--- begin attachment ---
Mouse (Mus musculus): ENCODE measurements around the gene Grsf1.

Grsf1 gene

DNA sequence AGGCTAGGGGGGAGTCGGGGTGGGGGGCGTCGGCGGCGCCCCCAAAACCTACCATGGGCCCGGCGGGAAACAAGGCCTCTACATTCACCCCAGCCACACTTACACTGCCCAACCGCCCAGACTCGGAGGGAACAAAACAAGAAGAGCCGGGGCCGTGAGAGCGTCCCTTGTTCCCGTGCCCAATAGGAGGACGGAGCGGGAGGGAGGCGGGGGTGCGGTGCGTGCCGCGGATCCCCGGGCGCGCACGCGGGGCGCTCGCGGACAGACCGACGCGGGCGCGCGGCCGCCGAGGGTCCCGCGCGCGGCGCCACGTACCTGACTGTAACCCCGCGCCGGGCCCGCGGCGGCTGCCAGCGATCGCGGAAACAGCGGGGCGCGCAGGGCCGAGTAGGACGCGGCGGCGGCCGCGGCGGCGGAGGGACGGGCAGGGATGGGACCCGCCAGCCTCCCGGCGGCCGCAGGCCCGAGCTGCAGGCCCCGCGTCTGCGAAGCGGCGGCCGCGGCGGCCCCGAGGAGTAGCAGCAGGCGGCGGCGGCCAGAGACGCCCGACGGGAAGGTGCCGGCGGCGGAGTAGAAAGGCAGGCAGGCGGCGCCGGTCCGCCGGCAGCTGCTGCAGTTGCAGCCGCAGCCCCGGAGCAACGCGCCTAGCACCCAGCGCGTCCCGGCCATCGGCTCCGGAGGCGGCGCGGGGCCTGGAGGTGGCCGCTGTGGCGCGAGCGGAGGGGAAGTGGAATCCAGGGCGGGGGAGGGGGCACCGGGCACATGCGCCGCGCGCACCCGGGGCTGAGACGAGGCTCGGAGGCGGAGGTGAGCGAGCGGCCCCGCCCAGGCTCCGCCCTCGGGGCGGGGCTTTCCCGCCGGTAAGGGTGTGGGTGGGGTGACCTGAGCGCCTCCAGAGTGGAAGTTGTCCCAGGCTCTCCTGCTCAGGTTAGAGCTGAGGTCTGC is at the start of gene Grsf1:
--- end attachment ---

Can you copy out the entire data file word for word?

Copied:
Mouse (Mus musculus): ENCODE measurements around the gene Grsf1.

Grsf1 gene

DNA sequence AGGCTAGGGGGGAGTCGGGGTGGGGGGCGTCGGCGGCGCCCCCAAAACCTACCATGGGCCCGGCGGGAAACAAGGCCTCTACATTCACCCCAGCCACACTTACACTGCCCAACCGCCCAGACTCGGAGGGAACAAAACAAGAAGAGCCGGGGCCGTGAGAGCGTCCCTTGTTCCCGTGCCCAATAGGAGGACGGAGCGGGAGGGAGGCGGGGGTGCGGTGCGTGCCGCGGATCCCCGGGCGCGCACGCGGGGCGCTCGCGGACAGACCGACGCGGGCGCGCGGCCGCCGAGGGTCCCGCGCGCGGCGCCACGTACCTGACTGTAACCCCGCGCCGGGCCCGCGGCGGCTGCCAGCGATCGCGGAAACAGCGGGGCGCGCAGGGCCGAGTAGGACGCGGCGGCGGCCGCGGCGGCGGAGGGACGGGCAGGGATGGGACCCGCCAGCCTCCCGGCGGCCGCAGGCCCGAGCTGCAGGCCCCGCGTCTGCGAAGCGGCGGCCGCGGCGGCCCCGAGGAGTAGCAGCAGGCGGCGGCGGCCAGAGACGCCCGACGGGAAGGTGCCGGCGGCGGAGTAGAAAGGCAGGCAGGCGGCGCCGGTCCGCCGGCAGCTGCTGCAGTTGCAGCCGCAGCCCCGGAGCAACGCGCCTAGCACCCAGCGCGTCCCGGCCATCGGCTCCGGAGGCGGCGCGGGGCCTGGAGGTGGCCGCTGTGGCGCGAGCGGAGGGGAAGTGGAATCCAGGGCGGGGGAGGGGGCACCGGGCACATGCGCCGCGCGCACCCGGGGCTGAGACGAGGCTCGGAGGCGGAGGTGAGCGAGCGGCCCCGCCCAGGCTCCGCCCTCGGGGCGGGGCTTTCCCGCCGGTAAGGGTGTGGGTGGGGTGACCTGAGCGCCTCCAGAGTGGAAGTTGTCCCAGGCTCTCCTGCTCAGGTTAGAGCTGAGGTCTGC is at the start of gene Grsf1: